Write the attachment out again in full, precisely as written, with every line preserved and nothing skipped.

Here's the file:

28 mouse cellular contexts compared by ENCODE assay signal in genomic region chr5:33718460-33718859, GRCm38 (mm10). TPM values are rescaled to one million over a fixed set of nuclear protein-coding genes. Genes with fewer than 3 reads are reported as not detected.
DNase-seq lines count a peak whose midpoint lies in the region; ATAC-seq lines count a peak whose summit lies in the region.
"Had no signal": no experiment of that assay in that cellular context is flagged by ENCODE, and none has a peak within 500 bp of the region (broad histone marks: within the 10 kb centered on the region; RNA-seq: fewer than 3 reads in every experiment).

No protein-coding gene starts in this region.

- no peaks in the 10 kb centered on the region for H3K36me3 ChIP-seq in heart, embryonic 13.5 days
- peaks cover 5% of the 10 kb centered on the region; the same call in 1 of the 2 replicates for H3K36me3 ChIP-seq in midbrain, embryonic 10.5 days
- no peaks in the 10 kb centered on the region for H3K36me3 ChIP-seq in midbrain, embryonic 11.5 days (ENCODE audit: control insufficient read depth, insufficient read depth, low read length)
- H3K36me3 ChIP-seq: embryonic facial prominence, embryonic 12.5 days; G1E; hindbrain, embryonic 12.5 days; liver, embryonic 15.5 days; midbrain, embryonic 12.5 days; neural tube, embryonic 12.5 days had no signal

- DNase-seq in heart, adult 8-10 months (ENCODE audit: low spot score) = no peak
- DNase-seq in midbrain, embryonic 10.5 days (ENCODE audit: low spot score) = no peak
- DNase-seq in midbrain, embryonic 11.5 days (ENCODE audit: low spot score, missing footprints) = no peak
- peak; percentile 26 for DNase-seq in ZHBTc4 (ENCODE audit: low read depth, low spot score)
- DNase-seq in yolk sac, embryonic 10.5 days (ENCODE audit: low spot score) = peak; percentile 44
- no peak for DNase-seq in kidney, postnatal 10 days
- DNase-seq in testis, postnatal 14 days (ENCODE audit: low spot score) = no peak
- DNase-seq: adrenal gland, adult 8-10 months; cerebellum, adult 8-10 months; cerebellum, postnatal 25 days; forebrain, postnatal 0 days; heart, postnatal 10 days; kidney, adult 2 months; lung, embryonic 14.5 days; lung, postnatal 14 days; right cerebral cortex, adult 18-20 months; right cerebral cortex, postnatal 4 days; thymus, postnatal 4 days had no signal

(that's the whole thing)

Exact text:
28 mouse cellular contexts compared by ENCODE assay signal in genomic region chr5:33718460-33718859, GRCm38 (mm10). TPM values are rescaled to one million over a fixed set of nuclear protein-coding genes. Genes with fewer than 3 reads are reported as not detected.
DNase-seq lines count a peak whose midpoint lies in the region; ATAC-seq lines count a peak whose summit lies in the region.
"Had no signal": no experiment of that assay in that cellular context is flagged by ENCODE, and none has a peak within 500 bp of the region (broad histone marks: within the 10 kb centered on the region; RNA-seq: fewer than 3 reads in every experiment).

No protein-coding gene starts in this region.

- no peaks in the 10 kb centered on the region for H3K36me3 ChIP-seq in heart, embryonic 13.5 days
- peaks cover 5% of the 10 kb centered on the region; the same call in 1 of the 2 replicates for H3K36me3 ChIP-seq in midbrain, embryonic 10.5 days
- no peaks in the 10 kb centered on the region for H3K36me3 ChIP-seq in midbrain, embryonic 11.5 days (ENCODE audit: control insufficient read depth, insufficient read depth, low read length)
- H3K36me3 ChIP-seq: embryonic facial prominence, embryonic 12.5 days; G1E; hindbrain, embryonic 12.5 days; liver, embryonic 15.5 days; midbrain, embryonic 12.5 days; neural tube, embryonic 12.5 days had no signal

- DNase-seq in heart, adult 8-10 months (ENCODE audit: low spot score) = no peak
- DNase-seq in midbrain, embryonic 10.5 days (ENCODE audit: low spot score) = no peak
- DNase-seq in midbrain, embryonic 11.5 days (ENCODE audit: low spot score, missing footprints) = no peak
- peak; percentile 26 for DNase-seq in ZHBTc4 (ENCODE audit: low read depth, low spot score)
- DNase-seq in yolk sac, embryonic 10.5 days (ENCODE audit: low spot score) = peak; percentile 44
- no peak for DNase-seq in kidney, postnatal 10 days
- DNase-seq in testis, postnatal 14 days (ENCODE audit: low spot score) = no peak
- DNase-seq: adrenal gland, adult 8-10 months; cerebellum, adult 8-10 months; cerebellum, postnatal 25 days; forebrain, postnatal 0 days; heart, postnatal 10 days; kidney, adult 2 months; lung, embryonic 14.5 days; lung, postnatal 14 days; right cerebral cortex, adult 18-20 months; right cerebral cortex, postnatal 4 days; thymus, postnatal 4 days had no signal